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The official Greene County Illinois travel information site.

About the Barns

It was after the Civil War when Joe Minch, a Confederate shipbuilder, was working for the Rocky Mountain Railroad and was looking for a fresh start. He relocated to the Rockbridge area and was not sure where his life would take him. But Joe Minch had a particular set of skills that would make him more memorable than he ever would have imagined in life. He alone created a farming trend so popular that it resulted in Greene County boasting the greatest concentration of Round Windowed barns in the entire country.


A local farmer Mr. Gimmy struck a deal with Mr. Minch that in exchange for a set of tools, the Navy Veteran would build him a barn. It was natural that he would use what he knew and round windows became a trademark of his design. That original barn has since been razed, but it stood across from where the Kuhnline-Joehl barn now stands. To this day it is unknown how many of these barns he built himself. However, his inspiration can be felt throughout the county and spills into the adjoining counties.


The Porthole Windowed barns dot the countryside. No two are alike, but all share that common trait. The round openings would have served multiple purposes. Whether they were used as ventilators or just to allow sunlight to make daily chores easier, they are unmistakable. Some are prominently placed on the gable end in a distinct pattern while others are neatly placed in rows under the eaves.  The barns themselves can be seen in every style; Box , New England Bay, Round/Multi-Sided, Bank, and Dutch Profile. Each one being in shades of red yellow and white. Most of the barns were built in the 19th century and have been documented by the late H Wayne Price. A Springfield native who spent several years of his life dedicated to gathering information about these historic structures. His work uncovered most of the barns, but many more have been added to the list since then.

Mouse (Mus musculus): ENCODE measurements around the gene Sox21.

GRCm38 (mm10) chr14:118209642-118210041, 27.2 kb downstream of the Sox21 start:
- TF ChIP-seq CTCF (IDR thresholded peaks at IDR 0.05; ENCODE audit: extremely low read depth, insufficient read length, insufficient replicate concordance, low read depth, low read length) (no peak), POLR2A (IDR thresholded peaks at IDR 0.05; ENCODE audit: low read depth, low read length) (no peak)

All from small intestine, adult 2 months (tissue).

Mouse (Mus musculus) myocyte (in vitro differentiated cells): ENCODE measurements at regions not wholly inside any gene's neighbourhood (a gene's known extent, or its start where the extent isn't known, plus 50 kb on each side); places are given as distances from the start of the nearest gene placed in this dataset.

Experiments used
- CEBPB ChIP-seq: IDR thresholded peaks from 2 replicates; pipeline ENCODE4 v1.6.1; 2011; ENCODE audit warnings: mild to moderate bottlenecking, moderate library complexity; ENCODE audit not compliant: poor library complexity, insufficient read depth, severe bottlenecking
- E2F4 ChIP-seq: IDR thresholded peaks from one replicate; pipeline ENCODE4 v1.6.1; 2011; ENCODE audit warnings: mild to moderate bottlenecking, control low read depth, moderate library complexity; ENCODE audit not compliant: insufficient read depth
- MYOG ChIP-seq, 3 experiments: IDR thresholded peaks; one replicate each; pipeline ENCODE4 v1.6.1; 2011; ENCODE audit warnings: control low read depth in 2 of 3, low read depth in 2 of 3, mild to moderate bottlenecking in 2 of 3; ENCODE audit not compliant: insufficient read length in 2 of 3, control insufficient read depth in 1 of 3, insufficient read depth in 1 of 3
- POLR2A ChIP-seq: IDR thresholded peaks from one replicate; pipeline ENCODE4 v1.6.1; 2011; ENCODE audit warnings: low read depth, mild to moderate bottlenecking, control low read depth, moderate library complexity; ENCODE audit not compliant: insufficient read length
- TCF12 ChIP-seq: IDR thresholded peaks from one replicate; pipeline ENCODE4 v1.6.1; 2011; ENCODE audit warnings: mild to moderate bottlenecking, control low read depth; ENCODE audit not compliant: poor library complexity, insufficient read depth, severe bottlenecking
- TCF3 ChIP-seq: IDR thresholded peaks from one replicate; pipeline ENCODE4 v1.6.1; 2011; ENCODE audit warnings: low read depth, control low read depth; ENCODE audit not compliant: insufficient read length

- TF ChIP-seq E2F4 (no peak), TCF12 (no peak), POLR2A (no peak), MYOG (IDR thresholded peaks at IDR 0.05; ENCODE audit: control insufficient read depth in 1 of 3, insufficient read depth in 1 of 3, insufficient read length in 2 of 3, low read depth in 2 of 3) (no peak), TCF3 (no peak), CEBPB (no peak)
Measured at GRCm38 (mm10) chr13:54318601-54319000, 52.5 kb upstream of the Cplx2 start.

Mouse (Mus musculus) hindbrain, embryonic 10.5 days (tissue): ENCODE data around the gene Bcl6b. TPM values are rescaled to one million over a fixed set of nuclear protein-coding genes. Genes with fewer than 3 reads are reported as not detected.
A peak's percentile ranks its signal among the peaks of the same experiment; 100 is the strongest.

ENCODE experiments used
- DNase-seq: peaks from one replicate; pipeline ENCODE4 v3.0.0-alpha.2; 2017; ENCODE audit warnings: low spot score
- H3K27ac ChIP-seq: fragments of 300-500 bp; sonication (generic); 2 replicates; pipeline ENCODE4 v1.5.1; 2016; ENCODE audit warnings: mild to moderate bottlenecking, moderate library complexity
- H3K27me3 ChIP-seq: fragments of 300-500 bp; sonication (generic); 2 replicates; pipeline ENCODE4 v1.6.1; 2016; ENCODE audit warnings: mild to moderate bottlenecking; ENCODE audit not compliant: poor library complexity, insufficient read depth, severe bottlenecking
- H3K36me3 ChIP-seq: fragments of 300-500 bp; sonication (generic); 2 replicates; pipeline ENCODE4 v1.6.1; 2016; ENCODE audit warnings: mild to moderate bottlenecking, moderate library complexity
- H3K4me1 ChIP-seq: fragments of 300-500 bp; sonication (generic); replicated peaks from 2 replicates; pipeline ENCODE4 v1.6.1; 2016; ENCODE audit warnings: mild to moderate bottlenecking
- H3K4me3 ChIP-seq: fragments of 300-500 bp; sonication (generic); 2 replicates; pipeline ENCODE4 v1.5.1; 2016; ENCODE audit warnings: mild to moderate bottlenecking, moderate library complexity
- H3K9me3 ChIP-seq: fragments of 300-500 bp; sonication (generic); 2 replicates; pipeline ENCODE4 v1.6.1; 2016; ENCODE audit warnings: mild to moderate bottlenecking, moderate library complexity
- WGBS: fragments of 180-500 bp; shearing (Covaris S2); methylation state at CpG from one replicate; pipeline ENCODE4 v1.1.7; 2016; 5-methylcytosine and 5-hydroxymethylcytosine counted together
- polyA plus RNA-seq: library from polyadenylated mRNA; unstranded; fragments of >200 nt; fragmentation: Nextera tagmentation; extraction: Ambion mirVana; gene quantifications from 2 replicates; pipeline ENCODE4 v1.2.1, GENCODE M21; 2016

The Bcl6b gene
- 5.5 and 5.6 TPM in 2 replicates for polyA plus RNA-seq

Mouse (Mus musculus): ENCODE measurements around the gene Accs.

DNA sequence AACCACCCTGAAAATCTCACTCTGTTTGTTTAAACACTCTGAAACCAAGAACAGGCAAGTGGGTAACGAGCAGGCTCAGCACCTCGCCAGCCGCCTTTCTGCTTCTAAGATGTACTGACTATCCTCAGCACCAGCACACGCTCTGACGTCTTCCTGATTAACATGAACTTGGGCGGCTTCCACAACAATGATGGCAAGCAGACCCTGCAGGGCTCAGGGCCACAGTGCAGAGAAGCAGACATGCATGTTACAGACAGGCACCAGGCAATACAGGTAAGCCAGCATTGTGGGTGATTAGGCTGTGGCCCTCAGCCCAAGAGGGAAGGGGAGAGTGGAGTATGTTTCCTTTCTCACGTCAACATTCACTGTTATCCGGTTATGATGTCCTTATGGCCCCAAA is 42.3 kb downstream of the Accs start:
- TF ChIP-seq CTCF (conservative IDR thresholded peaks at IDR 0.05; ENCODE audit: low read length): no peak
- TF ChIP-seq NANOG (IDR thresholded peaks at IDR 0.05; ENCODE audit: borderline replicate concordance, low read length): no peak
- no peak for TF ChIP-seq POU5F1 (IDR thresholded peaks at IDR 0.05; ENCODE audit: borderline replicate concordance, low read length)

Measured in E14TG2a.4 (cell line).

Members of the Illinois Valley Cultural Heritage Assoc. (IVCHA) are doing what we can to ensure they are preserved. IVCHA board members Seth McGee, Carolyn McCarry, Allen Dixon and Sandra Schmidt scoured the country roads to find additional properties and have been contacted by barn owners wanting to share their stories. IVCHA  applied for and secured a place for these barns on the Landmarks Illinois 2009 Most Endangered Historic Buildings in Illinois Lists. Our nomination was completely different as over 30 barns were recognized and now we have located over forty.


Agricultural needs have changed in the last century and farmers have had to evolve their practices to meet higher demands. As the amount of crops has increased, so has the size of the machinery used to plant and harvest them and therefore many of the barns have lost their usefulness. When you drive down the country roads you will notice that some of the barns have been tended to in a meticulous fashion while others are in dire need of repair. The goal of IVCHA is to bring attention to these beautiful properties and the possibility of using them for other means. The Barn Quilt Program will allow people from our area and beyond to see what makes Greene County special. Prefabricated metal buildings have become the standard. However, it is safe to say that they lack the charm that their historic counterparts possess. It is our duty to help in maintaining these barns so that future generations can enjoy them as well and realize that we truly have something special that sets us apart from the rest of the world.


About the builder


Joseph Minch, a son of George and Mary Minch, is a native of Floyd County, IN having been born there, in the year 1843. George Minch and his wife were both natives of Pennsylvania, the former having died in 1858, and the latter in 1869, both in Kentucky. Jos. Minch attended school and worked on a farm until attaining his 14th year, when he went to New Albany and learned the trade of carpenter. He served a three years’  apprenticeship, and then went to Kentucky, where he followed steam boat carpentering three years. He then received a warrant as carpenter in the United States navy, and was detailed for duty on the Mosquito fleet. In 1865 he went to Missouri, where he remained until 1872, engaged in bridge carpentering for the Iron Mountain R.R. Company. He then come to this State (Illinois), worked at his trade at various points, then, in 1874 came to this county and settled in Rockbridge Township, where he has since resided and followed in his trade. Mr. Minch is much respected in the neighborhood in which he resides, and, in politics, is a republican.


Taken from the 1885 history of Greene and Jersey Counties.

The Porthole Barns were listed on Landmarks Illinois 10 Most Endangered Buildings in Illinois List in 2009.

Porthole Barns of Greene County

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Barn Trail Map.
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Illinois Valley Cultural Heritage Association

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